Urbana University will host its 2017 Urbana University Activities Fair on Wednesday, Aug. 23, from 11 a.m. to 1 p.m.
The event will be held outside of the Urbana University Student Center or inside the Urbana University Student Center in the event of rain.
The UU Activities Fair attracts faculty, staff, residential and commuter students, and it provides new and returning students with an opportunity to learn about the many events and activities that are available to them in the Urbana community.
Student groups, businesses and community organizations participating in the event have the opportunity to display information about their organization and even recruit new members or volunteers. Last year, over 70 groups participated in the fair.
The university will provide table space, chairs, water, and lunch to the representatives from participating groups. Information, discount offers, or samples are welcome and encouraged.
Register online at www.surveymonkey.com/r/UUActivitiesFair. The event is free of charge.
Due to the event being held outdoors, access to internet and electricity is very limited and is not guaranteed. Vendors are also encouraged to bring a small pop-up tent for shade.
Day-of information, as well as a map, will be sent prior to the fair.
Those with questions or concerns can contact the Campus Life Office by calling 937-772-9281 or sending an email to email@example.com.
Submitted by Urbana University
Urbana University has been approved for branch campus status effective Aug. 1 as a division of Franklin University.
Franklin, a private, nonprofit institution, founded in 1902 in Columbus, Ohio, has received approval for its change of status application by the Higher Learning Commission (HLC).
While the Urbana University name will be maintained, it will now add the descriptor “a branch campus of Franklin University,” or “a division of Franklin University” after its name. In addition, as an element of moving under Franklin’s accreditation, Urbana’s current accredited (probation) status no longer applies.
“This change is of great significance as it positions Urbana to move forward with growth strategies that leverage existing academic strengths, as well as offer new academic programs and athletics that align with the interests, needs and workforce skills necessary for economic prosperity,” according to a statement released Friday by Franklin University.
Franklin acquired Urbana University’s assets in April 2014 to assure Urbana’s ability to continue to serve students effectively. Working together, Franklin and Urbana’s executive leadership have spent the past three years identifying strategies to position Urbana University for short- and long-term success, according to Friday’s statement.
Reportedly investing more than $15 million, Franklin University has provided funding for scholarships as well as a number of improvements to the Urbana campus. Infrastructure improvements have included upgrades to science labs, upgraded security features, resurfacing of all parking lots, installation of new sidewalks and new stadium turf, as well as upgrades to Grimes Hall. In addition, the university is currently in the process of refreshing the dining commons and installing stadium lights.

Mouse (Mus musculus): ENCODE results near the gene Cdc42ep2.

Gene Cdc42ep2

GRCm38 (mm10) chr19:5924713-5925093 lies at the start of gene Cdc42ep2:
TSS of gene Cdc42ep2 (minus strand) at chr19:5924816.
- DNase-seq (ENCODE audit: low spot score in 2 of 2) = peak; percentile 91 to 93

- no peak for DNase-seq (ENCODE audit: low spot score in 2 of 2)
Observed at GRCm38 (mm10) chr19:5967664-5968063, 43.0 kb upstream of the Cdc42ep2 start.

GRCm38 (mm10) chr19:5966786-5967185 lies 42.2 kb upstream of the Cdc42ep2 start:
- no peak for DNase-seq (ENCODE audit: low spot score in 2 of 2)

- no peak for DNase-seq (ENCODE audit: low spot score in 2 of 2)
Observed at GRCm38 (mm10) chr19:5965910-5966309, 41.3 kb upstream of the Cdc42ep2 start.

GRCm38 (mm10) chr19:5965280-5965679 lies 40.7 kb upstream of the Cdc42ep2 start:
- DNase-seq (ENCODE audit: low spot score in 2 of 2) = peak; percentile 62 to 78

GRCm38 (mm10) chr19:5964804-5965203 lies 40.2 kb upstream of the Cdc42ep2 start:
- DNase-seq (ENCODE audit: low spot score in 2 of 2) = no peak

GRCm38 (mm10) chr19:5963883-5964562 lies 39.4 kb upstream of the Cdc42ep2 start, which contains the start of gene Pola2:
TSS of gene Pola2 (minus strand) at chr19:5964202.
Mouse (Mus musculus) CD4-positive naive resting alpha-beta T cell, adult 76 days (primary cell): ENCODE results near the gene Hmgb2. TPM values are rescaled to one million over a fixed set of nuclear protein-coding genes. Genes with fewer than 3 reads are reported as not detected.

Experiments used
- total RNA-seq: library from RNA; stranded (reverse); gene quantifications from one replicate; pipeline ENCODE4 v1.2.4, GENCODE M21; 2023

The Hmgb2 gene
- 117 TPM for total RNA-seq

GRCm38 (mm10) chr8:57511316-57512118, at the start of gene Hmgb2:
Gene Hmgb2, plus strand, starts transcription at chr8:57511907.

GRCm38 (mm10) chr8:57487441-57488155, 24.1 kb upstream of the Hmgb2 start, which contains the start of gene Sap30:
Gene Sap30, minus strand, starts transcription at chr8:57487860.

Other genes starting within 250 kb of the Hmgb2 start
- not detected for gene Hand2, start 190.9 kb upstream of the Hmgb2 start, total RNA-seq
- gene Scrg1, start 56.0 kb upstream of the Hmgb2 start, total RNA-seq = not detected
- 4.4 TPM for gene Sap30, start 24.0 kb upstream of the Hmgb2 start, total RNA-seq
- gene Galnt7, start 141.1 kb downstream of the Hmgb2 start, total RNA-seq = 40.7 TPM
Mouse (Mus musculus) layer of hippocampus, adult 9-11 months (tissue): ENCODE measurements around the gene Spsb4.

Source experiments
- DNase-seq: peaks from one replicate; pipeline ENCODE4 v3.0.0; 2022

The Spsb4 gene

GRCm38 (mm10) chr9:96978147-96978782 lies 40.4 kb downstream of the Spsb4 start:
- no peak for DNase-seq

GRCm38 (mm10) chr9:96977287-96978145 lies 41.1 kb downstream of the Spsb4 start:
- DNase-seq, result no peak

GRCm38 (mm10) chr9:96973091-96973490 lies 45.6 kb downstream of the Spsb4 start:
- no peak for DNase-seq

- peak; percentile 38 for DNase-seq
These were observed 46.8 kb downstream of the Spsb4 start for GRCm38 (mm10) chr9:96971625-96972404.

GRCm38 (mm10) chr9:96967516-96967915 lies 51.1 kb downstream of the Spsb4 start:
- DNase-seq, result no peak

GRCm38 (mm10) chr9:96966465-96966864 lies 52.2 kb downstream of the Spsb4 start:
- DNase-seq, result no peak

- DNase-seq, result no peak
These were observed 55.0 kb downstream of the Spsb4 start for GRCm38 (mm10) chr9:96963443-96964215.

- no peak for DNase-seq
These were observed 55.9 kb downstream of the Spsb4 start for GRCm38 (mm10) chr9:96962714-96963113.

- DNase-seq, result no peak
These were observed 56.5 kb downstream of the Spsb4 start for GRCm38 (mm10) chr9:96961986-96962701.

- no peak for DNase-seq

Through Friday’s announcement, Franklin and Urbana further solidify the foundational support needed to continue efforts to better serve Urbana’s students, alumni, faculty and staff. Under the leadership of Dr. Christopher Washington, Urbana University will continue on its path toward revitalization by assessing organizational needs, and service configurations that leverage the shift to branch campus status, while maintaining a strong focus on Urbana’s unique brand in its own market.
Urbana is distinguished from Franklin’s other offerings because the campus has NCAA Div. II athletics. During an interview with the Urbana Daily Citizen in June, Washington – UU’s executive vice president and provost – affirmed Franklin’s commitment to athletics, saying he is a firm believer in universities supporting opportunities for athletes who choose to pursue higher education.
Franklin will spend the next few weeks updating web content followed by an update of marketing materials to reflect the new accreditation status.
For additional information regarding the branch campus accreditation status, visit this Frequently Asked Questions link: https://www.urbana.edu/about-us/urbana-franklin-university-information
By Matt Sanctis - Springfield News-Sun
Urbana University’s new executive vice president said Wednesday he plans to develop closer ties between the university and local businesses.
Christopher Washington was named executive vice president of Urbana University last month after former President George Lucas resigned. Washington said Wednesday the university will play a more active role in the region and will develop deeper ties with area businesses, particularly in fields like manufacturing.
“We have to offer programs of study that are relevant to the surrounding community,” Washington said.
Washington is taking over at a time when Urbana University will shift to a branch campus of Franklin University. Franklin acquired the Champaign County campus in 2014 after Urbana University faced years of lean enrollment and financial struggles. As part of the deal, Urbana now functions as a division of Franklin but retains its name. Franklin is a private, nonprofit institution based in Columbus.
Read more at SpringfieldNewsSun.com
The Champaign Economic Partnership website, launched about a year ago, will be updated early next year with more resources to help businesses locate and expand in Champaign County, said CEP Director Marcia Bailey. The CEP was designated Champaign County’s economic development agency in July 2015.
The CEP website, CEPOhio.com, will expand listings of available commercial land and buildings, information on economic development incentives and the CEP’s “playbook,” which is currently in development.
The playbook, expected to be completed early next year, will serve business developers as a resource guide through the process of beginning or expanding a business in Champaign County. The playbook will include information about the local and state resources critical to business success as well as contact information for these resources.